Xbox’s ‘Netflix For Games’ Will Get ‘Halo,’ ‘Forza’ And More They Day They Come Out

Senior Contributor
01.23.18 2 Comments

Microsoft

The Xbox Game Pass was a good start when it launched. The service, for $10 a month, offers a large rotating library of games to play, with a few new titles added every month while others are taken off. It’s a neat idea, and it works, but the question was what Microsoft might do to make it more appealing. Now we have the answer: It’s adding its new first-party games to the service the same day they hit shelves for sale, opening the door to gamers without a lot of cash in their pockets to rent games instead of buying them.

The announcement, sent out by Microsoft, is fairly simple. All the games published via Microsoft Studios, including its upcoming Crackdown 3 and Sea Of Thieves, and any upcoming entries in franchises like Halo and Forza, arrive on the Game Pass service the same day they go on sale. So, if you can’t justify dropping $60 on a game, and really want to play Halo 6, you can sign up for Game Pass and start blasting whatever’s left of the Covenant.

It’s an interesting move for frugal gamers, but it’s also attention-getting in a larger sense. Keep in mind, the games Microsoft is putting up for de-facto rent are not cheap to make, as the average AAA game on the market cost $60 million to develop and likely at least that much to market it. That’s because the money can be huge: Halo 5 sold five million copies, at $60 a pop, in three months. So, either Microsoft is convinced that in addition to fans, there are plenty of others who want to buy but can’t swing it, or that long-term, it’s better to lock in gamers at $10 a month than try to grab $60 worth of attention.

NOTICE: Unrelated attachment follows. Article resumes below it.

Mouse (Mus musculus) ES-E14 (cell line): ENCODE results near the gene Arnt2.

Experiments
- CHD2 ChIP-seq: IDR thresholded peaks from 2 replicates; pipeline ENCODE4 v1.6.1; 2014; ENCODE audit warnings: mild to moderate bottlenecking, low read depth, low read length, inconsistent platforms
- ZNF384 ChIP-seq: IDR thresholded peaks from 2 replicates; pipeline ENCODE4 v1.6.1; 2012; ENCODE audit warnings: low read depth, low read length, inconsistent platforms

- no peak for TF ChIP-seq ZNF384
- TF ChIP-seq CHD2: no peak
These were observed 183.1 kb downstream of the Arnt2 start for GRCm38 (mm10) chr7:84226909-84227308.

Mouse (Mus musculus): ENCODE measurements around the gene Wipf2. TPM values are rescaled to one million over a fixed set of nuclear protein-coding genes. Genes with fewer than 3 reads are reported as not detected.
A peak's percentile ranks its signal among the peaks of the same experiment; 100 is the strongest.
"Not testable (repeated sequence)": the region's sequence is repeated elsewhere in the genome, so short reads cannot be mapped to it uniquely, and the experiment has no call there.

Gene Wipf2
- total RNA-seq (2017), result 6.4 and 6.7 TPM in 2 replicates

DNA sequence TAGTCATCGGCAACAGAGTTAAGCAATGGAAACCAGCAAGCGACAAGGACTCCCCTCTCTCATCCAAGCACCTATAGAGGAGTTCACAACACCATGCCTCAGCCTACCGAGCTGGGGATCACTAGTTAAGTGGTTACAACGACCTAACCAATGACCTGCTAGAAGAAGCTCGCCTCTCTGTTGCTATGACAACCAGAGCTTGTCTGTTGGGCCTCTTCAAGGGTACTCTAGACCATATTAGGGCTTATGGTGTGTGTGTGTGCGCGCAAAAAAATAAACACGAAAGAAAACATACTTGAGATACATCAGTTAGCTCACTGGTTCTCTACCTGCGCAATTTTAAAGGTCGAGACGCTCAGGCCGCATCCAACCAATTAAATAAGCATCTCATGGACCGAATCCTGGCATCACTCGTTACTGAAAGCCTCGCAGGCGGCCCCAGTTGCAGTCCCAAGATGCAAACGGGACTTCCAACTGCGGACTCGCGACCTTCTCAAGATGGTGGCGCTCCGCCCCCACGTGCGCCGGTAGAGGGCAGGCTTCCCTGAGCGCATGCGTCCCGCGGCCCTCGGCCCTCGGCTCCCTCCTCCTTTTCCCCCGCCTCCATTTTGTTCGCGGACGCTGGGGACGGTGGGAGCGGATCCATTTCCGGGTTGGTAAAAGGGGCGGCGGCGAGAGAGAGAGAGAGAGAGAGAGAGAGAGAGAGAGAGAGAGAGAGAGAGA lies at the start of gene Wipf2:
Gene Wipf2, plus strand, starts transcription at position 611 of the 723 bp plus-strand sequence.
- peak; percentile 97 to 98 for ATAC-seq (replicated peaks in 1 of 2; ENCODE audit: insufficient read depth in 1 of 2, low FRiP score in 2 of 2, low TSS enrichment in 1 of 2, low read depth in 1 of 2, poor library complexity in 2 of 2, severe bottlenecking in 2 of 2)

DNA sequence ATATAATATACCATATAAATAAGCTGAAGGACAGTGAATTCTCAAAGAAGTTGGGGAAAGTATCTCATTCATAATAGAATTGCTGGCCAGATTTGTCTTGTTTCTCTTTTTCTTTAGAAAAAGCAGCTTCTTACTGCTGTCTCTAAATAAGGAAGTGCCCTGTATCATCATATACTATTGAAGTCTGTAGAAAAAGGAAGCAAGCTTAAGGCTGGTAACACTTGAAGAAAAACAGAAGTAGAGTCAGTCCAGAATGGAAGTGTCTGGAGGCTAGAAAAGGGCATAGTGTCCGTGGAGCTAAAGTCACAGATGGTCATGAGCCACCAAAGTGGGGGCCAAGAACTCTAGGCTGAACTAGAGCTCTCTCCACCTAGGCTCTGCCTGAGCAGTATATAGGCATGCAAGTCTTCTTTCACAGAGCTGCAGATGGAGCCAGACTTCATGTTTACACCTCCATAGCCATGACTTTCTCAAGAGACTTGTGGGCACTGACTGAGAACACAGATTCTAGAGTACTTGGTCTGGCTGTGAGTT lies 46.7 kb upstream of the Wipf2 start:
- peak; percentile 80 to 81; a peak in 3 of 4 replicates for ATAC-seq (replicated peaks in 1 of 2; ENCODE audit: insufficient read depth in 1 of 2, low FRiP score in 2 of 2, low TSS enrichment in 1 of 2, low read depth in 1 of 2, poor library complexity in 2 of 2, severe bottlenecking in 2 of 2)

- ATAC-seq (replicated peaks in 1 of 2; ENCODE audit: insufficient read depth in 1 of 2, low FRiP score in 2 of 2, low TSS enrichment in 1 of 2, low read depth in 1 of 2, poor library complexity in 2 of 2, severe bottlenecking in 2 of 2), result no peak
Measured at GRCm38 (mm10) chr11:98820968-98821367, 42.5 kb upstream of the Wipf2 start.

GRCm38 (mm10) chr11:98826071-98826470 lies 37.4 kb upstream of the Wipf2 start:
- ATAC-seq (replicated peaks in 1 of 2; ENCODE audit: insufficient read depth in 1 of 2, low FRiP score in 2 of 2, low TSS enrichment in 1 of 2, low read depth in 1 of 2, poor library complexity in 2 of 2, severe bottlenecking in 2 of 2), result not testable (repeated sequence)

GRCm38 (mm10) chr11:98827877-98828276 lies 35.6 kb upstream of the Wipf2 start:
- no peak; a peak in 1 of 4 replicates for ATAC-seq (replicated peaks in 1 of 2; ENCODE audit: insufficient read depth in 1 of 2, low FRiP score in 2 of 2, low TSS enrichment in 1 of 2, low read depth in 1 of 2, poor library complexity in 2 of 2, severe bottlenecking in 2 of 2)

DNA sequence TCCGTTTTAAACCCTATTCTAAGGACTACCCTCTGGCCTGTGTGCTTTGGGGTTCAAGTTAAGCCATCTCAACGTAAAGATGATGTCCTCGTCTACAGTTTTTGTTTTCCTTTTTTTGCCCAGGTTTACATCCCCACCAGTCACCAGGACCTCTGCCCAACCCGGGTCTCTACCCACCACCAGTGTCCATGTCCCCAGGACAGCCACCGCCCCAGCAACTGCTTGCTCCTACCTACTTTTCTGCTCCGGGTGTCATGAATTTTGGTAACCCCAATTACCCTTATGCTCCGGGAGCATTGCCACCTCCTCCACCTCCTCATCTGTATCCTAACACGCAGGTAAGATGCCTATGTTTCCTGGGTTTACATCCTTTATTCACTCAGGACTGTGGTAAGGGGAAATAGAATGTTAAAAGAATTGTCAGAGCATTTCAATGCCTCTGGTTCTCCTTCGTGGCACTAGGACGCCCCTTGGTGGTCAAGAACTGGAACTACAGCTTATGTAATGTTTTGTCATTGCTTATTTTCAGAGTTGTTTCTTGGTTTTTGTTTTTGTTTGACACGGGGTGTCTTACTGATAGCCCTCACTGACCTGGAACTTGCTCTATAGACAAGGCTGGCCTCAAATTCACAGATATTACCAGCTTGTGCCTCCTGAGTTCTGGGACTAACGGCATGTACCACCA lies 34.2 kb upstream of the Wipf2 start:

Either way, retailers are not going to be happy, especially GameStop now that its PowerPass plan has some major competition. And it puts pressure on Sony and Nintendo to respond. Microsoft has little to lose, as it’s thriving but still behind in the console race, and it makes its money in areas well beyond games. One thing, however, is becoming very clear: The days of just paying $60 for a game are numbered.

(via Microsoft)

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